When we first bought our house and signed up for a 30-year mortgage, I must admit that I didn’t think much about paying it off at first. Hell, I was still wondering how we were going to tackle my biggest student loan. However, as the years passed and we paid off my student loan we started to think again about possible ways to pay off the house sooner.
Between home updates, vacations, emergencies… life, we realized that as good as we were with our money, it felt like something was always competing for it. And we knew then that it would probably be hard to stick to paying extra Every. Single. Month. Not to mention that I told Omar on several occasions that 15 years sounded good to me once we refinanced because I didn’t know how we were going to make it work. But I would always ask him to run the numbers to see how much we had to come up with monthly in order to pay the house off by 40. And then I’d feel annoyed because —-> Where was an extra $1000+ going to come from per month?!
Truth be told, even I’m amazed that we’re at the point of where we’re going to start paying off our mortgage. And I’m even more amazed that we finally came up with a plan that Omar has agreed to stick to and not overthink… anymore (lol).
What Do I Think About Our Mortgage Payoff Plan?
I think doing a 70/30 split is a good idea because it will allow us to still have some fun with our money as well as get down to the business of paying the house off early. As a matter of fact, we actually started doing this in November.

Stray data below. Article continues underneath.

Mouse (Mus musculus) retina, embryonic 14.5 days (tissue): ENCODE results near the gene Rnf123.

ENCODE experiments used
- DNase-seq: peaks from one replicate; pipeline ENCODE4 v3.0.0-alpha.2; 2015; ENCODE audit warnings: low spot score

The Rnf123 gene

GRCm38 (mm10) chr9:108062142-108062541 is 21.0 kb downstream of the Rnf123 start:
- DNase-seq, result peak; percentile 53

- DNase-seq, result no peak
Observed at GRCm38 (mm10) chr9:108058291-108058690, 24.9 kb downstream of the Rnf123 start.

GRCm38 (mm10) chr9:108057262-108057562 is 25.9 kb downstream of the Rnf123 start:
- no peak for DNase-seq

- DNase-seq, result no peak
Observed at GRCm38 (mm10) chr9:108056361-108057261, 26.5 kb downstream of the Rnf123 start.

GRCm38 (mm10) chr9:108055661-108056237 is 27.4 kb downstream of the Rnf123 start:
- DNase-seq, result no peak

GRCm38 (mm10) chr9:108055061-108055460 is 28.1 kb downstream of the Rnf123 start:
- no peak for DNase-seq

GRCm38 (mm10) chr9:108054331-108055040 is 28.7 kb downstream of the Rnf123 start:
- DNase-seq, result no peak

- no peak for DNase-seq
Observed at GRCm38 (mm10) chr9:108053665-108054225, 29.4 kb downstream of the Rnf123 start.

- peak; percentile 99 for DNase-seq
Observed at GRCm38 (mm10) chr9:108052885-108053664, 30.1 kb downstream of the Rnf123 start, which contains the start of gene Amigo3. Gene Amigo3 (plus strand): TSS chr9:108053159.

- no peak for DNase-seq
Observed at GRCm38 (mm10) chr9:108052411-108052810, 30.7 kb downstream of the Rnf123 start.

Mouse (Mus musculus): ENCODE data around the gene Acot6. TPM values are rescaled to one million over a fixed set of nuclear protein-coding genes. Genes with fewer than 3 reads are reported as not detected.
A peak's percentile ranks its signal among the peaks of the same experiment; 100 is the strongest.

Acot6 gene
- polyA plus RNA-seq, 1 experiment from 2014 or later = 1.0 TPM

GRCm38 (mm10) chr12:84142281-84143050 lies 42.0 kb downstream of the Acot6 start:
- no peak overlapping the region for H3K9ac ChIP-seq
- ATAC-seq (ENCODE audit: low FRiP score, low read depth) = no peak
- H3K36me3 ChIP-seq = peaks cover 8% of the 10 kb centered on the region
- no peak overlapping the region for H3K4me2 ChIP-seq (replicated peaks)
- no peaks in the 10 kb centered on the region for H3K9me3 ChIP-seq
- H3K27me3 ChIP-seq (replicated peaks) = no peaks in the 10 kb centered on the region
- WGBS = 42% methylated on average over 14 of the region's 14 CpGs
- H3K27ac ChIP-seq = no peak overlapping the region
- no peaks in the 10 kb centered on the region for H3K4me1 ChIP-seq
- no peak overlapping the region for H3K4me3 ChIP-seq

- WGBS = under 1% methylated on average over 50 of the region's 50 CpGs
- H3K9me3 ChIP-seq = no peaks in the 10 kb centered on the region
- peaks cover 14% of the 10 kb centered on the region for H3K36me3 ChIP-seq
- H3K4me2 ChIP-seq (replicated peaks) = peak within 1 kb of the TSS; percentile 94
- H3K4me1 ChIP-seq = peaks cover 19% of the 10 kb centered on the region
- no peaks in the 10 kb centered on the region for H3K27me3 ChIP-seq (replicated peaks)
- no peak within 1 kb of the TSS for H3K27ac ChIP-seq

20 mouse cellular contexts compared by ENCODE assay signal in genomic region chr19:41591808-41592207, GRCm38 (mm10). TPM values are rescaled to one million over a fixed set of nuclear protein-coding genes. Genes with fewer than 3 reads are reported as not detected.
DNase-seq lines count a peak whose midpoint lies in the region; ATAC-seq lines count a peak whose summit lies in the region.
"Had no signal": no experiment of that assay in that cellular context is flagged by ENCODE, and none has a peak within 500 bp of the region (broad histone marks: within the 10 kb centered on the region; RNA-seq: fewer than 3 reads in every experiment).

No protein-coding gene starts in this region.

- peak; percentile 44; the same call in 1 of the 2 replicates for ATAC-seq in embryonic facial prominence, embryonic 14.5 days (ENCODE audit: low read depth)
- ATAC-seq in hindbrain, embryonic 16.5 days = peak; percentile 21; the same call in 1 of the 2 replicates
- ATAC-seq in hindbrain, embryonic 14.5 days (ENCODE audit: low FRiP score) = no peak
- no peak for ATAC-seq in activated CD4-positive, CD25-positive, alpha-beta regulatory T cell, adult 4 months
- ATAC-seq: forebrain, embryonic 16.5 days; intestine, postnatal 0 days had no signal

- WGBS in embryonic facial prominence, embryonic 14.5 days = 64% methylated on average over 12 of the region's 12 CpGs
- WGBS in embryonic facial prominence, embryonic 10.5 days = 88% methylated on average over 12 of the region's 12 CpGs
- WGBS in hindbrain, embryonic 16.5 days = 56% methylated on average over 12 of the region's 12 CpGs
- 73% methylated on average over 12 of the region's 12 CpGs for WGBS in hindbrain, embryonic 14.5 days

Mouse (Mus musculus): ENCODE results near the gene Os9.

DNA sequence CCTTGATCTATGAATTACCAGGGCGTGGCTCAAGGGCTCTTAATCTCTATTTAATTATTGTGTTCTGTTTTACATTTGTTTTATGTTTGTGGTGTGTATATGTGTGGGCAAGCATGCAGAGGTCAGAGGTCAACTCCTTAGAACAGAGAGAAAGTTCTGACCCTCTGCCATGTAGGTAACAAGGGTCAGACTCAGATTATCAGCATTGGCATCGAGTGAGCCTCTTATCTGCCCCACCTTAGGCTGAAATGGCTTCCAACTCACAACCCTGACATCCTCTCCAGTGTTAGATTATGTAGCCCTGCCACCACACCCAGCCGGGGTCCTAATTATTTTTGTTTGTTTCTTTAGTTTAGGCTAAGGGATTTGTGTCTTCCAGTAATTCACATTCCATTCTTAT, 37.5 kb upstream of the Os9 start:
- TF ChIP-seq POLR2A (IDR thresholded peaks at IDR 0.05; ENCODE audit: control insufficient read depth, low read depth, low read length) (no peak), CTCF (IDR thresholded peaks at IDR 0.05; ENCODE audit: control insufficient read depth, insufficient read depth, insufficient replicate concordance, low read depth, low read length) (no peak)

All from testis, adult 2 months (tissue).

In November, we paid $1700 to the principal and it felt good to start.
- $794 from our regular payment
- $910 from our budget
In December, we paid $1284.28 to the principal.
- $798.15 from our regular payment
- $486.13 from our budget
I know we have a long journey ahead of us to get this house paid off, but I know it’s something we can do. I’m looking forward to being mortgage free in the future and all the things we can do with that extra money in our budget…like going to the beach!
So, we’re setting a goal of paying $23K of total principal to our mortgage per year for the next 6 years. We currently owe $135K. We’re already paying $9600 to the principal yearly from the regular payments. That leaves us to come up with $13.4K.
Where will we get this from?
- $6000 yearly will come from employer stock (it would be $8K, but you know… taxes).
- $7400 will have to come from any leftover money in our budget (divided by 12, that’s a little more than $600 per month).
Some months we might not make the $600 target, and some months we might exceed it. Regardless, we will do 30% of any money we have left after our regular monthly expenses and anything we may need or want.
We’ll definitely keep you posted on if this plan changes and on the progress of the mortgage pay down! Time for us to get to work!